Concepts week 3 notes
Concepts week 3 notes SCMH 1010 - 002
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SCMH 1010 - 002
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This 5 page Class Notes was uploaded by kmb0095 on Friday January 29, 2016. The Class Notes belongs to SCMH 1010 - 002 at Auburn University taught by Allen Lee Landers in Spring 2016. Since its upload, it has received 46 views. For similar materials see Concepts of Science in Science at Auburn University.
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Date Created: 01/29/16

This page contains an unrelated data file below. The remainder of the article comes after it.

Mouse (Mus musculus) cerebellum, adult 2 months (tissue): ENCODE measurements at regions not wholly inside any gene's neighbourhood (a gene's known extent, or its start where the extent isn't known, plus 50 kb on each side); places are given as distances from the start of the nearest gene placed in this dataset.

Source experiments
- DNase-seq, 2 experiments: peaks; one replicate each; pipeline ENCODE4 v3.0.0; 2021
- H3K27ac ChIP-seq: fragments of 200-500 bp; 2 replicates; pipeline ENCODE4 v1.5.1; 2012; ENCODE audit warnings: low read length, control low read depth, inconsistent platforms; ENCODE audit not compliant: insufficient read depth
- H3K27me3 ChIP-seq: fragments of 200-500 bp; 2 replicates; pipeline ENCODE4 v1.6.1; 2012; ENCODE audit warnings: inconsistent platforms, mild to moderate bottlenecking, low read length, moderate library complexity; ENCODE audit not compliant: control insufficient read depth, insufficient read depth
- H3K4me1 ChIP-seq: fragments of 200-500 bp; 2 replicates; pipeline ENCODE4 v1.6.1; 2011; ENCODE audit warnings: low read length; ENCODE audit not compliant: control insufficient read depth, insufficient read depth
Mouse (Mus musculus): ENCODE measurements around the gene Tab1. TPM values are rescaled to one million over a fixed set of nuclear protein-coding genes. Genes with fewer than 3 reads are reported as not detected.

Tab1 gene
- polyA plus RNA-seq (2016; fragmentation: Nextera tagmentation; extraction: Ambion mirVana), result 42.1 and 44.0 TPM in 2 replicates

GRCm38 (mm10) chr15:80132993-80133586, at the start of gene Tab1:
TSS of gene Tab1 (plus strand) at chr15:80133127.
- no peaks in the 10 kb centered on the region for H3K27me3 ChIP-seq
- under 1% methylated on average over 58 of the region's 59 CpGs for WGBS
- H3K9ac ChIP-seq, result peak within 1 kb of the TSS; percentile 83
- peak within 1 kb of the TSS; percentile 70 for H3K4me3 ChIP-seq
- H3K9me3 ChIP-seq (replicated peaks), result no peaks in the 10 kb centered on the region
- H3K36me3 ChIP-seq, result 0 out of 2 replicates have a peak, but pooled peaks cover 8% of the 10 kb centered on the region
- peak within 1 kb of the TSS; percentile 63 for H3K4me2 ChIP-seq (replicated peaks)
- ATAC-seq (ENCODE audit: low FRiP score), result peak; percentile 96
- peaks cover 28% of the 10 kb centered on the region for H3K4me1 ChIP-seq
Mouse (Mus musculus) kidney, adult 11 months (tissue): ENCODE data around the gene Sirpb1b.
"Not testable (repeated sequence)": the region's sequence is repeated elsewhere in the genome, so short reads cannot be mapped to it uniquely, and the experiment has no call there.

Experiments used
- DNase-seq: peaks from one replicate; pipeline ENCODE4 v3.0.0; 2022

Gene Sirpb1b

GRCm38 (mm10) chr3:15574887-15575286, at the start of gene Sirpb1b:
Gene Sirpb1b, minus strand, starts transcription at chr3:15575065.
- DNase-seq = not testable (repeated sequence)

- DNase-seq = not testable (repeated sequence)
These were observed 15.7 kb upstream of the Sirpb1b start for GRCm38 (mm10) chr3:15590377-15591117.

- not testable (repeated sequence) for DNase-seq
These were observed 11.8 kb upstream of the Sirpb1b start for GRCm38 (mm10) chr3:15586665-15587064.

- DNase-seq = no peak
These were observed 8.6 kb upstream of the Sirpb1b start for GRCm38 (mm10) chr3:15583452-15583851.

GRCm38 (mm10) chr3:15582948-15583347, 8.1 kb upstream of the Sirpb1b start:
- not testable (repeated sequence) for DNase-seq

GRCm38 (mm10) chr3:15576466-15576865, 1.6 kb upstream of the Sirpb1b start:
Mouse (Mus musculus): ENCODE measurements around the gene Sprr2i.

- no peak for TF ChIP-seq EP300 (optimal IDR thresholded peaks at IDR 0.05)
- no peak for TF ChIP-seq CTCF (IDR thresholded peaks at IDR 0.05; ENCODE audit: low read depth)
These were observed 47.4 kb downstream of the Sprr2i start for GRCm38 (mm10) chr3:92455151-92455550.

1/27/16 Mathematics: the language of science o Description General Mathematical o Mathematics Equation Description Fact, hypothesis, laws, and theories o Fact Confirmed observation Objects fall Iron rusts There are different species of plants and animals There are other stars and galaxies o Hypothesis Educated guess o Law Description of nature Law of gravity o Theory Well-substantiated description Newton’s Theory of Movement Relativity Theorem Theory of Chemical Reactions Theory of Evolution Theory of Big Bang Which of the following statements would be true of a theory? The word theory in science can refer to an unproven hypothesis or one that has been tested many times and not disproven (Landers); the word theory in science is only used when a hypothesis has been tested many times and not disproven (book) Occam’s Razor o A principle attributed to the 14 century English logician, theologian and Franciscan friar William of Ockham o The simplest explanation is usually the correct one. Here, simplest referring to the theory with the fewest new assumptions Prediction and Testing o Predictions Hypothesis, theory, law Must be quantitatively testable o Testing Do not prove or disprove immediately Define range of validity Classical mechanics/quantum mechanics o Every law and theory of nature is subject to change, based on new observations We don’t believe this or believe that, we have evidence that shows us The scientific method in operation o Cycle Not rigid o Believe results No fixed preconceptions o No true starting place o Results must be reproducible o Cycle is continuous The ongoing process of science o Dynamic process of scientific research Science in the making o Dimitri Mendeleev and the Periodic Table The science of life o William Harvey and the blood’s circulation Pseudoscience o Believe, dogma o Ideas not testable o Evaluation of a claim Are the ‘facts’ true as stated? Is there an alternative explanation? Is the claim falsifiable? Have claims been tested? Do claims require unreasonable changes in accepted ideas? o Fortune telling 1/29/16 The Ordered Universe (ch.2) o Great Idea: Newton’s laws of motion and gravity predict the behavior of objects on Earth and in space o Fundamental idea Physical events are quantifiable and therefore predictable Throw something up for a second, it falls Do it again, it’ll have the same result Without the predictability of physical events, pursing science is not possible o The night sky Movement of stars, planets, sun was key for survival of ancestors Astronomy – first science Ancient observers Physical events are quantifiable and therefore predictable o Stonehenge, Wiltshire, UK Aligned to know when summer solstice is Midsummer solstice is easier to observe than equinox What did the builders of Stonehenge actually accomplish? Demonstrated that some natural events are predictable o Sun Dagger – Chaco Canyon, NM Sun dagger at equinox o Chichen Itza, Yucatan, MX Snake image at the equinox at El Castillo o Astronomy and time Why is a day about 24 hours? Related to the rotation of the earth on its axis Why is a month about 30 days? Related to the motion of the moon around the earth (moon orbits the earth in ~30 days, earth orbits the sun in ~365 day) Why is a year about 365 days? Related to the motion of the earth around the sun ^^ o The historical background: Aristotle (~350 BC) Aristotle was the final word on any scientific question th influenced scientific thought until the end of the 17 century believed that the natural state of object was to be at rest Ptolemy (2 ndcentury AD) First planetary model Earth at center, stationary Stars and planets revolved around earth Geocentric Model “geo” = “earth” o planetary motion – changing ideas geocentric view persisted for almost 2000 years until being challenged in the 1500s Nicholas Copernicus (1473-1543) o “Heliocentric model” – sun at the center o 1543: On the Revolutions of the Spheres published after death for fear of the church Tycho Brahe (1546-1601) o “first observatory” o did highly detailed observations of planet motion WITHOUT a telescope o showed that Ptolemy’s geocentric model had flaws: why should planets back up on their paths? o Introduction to the new astronomy (1588) Johannes Kepler (1571-1630) o “laws of planetary motion” o used Tycho’s observations to develop the laws of planetary motion o A New Astronomy – 1609 o A strong endorsement of the Copernicus (heliocentric) view o 3 laws: the orbit of a planet is an ellipse with the sun at one of the two foci a line segment joining a planet and the sun sweeps out equal areas during equal intervals of time the square of the orbital period of a planet if proportional to the cube of the semi-major axis of its orbit What were the two models that were used to describe the motion of the planets? Geocentric and Heliocentric o The Birth of Mechanics Galileo Galilei “first true astronomer” Mechanics: motions of material objects Mathematics professor, inventor First to record observations with telescope o Supported Copernicus’ view o Observed moons of Jupiter o Measured speed of light o Science in the Making The Heresy Trial of Galileo (~1610) Heliocentric model contrasted both established church dogma and writing in the Old Testament Galileo almost got burnt at the stake o Giordano Bruno burnt at stake in 1600 for teaching Copernicus’ model First clash bw science and religious dogma 350 years later, Galileo’s findings were accepted by the church